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"Jane Austen's stock in the popular marketplace has never been higher, while academic studies continue to uncover new aspects of her engagement with her world. This fully updated edition of the acclaimed Cambridge Companion offers clear, accessible coverage of the intricacies of Austen's works in their historical context, with biographical information and suggestions for further reading. Major scholars address Austen's six novels, the letters and other works, in terms accessible to students and the many general readers, as well as to academics. With seven new essays, the Companion now covers topics that have become central to recent Austen studies, for example, gender, sociability, economics, and the increasing number of screen adaptations of the novels"--"The image that Henry Austen creates - at odds with the evidence that both Austen's letters and her publishing decisions offer of her professionalism - is precisely the one that so annoyed Henry James, according to Brian Southam: 'the myth of the inspired amateur, the homely spinster who put down her knitting needles to take up her pen'. That myth, and others like it, have prevented subsequent readers from understanding that, for Austen, being a professional writer was, apart from her family, more important to her than anything else in her life. Austen wrote when opportunities for women to publish had never been greater, and from her childhood her aim was to see her works in print. She collected her juvenilia in volumes made to resemble published books as closely as possible"--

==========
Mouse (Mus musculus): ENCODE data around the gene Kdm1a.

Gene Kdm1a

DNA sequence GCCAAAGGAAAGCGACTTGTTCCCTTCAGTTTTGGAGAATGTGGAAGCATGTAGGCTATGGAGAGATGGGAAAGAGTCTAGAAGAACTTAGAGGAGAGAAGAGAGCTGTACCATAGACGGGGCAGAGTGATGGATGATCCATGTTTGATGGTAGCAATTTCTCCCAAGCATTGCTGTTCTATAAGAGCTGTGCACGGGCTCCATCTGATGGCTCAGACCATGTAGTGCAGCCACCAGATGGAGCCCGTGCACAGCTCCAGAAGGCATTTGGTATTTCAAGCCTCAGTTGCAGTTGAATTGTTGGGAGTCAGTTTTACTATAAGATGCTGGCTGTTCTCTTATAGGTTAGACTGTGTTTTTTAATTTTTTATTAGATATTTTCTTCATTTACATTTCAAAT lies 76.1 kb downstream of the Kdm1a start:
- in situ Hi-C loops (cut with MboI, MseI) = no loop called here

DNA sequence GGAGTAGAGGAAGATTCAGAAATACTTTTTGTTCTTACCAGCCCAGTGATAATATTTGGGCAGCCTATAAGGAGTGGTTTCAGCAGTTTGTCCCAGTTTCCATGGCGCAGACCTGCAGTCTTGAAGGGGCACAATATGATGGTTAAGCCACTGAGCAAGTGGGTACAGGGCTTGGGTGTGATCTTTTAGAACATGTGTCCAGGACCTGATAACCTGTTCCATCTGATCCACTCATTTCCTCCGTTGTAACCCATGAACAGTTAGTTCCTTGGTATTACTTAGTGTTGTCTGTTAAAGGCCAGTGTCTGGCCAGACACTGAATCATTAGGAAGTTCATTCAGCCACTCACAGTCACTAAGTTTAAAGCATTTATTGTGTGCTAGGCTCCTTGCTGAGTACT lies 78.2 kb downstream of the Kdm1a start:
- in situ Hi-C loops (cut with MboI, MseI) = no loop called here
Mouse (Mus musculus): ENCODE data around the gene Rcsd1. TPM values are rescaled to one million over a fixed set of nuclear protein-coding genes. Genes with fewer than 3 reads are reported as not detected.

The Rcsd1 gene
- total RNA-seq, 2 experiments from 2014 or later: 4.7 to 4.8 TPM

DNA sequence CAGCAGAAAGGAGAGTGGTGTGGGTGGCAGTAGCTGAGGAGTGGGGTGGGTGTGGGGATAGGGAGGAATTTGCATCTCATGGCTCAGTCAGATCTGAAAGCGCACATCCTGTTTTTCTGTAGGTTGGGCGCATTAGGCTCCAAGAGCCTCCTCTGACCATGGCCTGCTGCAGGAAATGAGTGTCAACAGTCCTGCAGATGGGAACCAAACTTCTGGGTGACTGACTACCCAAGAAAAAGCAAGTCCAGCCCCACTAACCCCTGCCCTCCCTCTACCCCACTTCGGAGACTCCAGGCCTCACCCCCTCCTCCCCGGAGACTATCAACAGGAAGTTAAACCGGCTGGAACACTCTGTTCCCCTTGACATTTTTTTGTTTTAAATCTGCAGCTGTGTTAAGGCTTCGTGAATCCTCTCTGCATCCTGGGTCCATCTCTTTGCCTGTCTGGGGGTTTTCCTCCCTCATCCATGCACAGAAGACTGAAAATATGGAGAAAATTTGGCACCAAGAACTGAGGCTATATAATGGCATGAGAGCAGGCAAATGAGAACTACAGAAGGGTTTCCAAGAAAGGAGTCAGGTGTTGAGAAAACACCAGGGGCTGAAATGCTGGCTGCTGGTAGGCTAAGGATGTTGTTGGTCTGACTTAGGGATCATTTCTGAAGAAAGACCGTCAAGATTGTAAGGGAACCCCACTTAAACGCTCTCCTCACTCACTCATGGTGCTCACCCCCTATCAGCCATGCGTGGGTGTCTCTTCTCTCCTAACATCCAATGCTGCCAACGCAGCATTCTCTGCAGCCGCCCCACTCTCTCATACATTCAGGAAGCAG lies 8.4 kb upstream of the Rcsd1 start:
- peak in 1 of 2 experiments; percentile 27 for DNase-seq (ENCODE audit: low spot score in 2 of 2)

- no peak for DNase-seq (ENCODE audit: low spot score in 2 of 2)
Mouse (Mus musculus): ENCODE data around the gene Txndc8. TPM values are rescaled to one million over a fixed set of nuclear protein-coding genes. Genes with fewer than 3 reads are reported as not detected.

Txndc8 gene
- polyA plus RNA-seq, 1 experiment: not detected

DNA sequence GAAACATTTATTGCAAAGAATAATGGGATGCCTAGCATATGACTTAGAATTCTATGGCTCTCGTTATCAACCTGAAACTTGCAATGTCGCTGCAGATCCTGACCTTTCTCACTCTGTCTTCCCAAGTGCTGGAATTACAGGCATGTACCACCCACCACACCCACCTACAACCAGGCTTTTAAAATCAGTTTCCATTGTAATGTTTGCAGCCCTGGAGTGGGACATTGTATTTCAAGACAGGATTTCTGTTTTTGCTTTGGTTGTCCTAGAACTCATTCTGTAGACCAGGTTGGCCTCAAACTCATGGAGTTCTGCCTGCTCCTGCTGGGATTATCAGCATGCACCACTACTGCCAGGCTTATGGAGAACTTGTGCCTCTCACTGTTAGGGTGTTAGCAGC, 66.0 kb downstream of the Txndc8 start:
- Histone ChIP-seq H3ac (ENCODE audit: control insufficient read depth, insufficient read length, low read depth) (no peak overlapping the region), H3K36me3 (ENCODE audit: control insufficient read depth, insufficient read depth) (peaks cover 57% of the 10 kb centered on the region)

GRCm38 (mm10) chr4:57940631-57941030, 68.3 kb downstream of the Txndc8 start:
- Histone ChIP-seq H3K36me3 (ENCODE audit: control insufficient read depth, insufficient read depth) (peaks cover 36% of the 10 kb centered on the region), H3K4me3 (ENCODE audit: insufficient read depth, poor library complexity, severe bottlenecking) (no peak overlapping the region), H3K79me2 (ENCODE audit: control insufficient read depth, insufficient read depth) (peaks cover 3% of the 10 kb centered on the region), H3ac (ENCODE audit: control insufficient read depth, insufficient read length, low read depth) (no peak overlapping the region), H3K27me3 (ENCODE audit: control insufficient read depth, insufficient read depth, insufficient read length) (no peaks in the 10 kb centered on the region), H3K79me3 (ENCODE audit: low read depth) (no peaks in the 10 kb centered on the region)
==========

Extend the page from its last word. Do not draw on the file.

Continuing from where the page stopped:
In the early nineteenth century there was a sudden vogue for novels centering on the glamour of aristocratic social and political life. Such novels, attractive as they were to middle-class readers, were condemned by contemporary critics as dangerously seductive, crassly commercial, designed for the 'masses' and utterly unworthy of regard. Until recently, silver-fork novels have eluded serious consideration and been overshadowed by authors such as Jane Austen. They were influenced by Austen at their very deepest levels, but were paradoxically drummed out of history by the very canon-makers who were using Austen's name to establish their own legitimacy. This first modern full-length study of the silver-fork novel argues that these novels were in fact tools of persuasion, novels deliberately aimed at bringing the British middle classes into an alliance with an aristocratic program of political reform.
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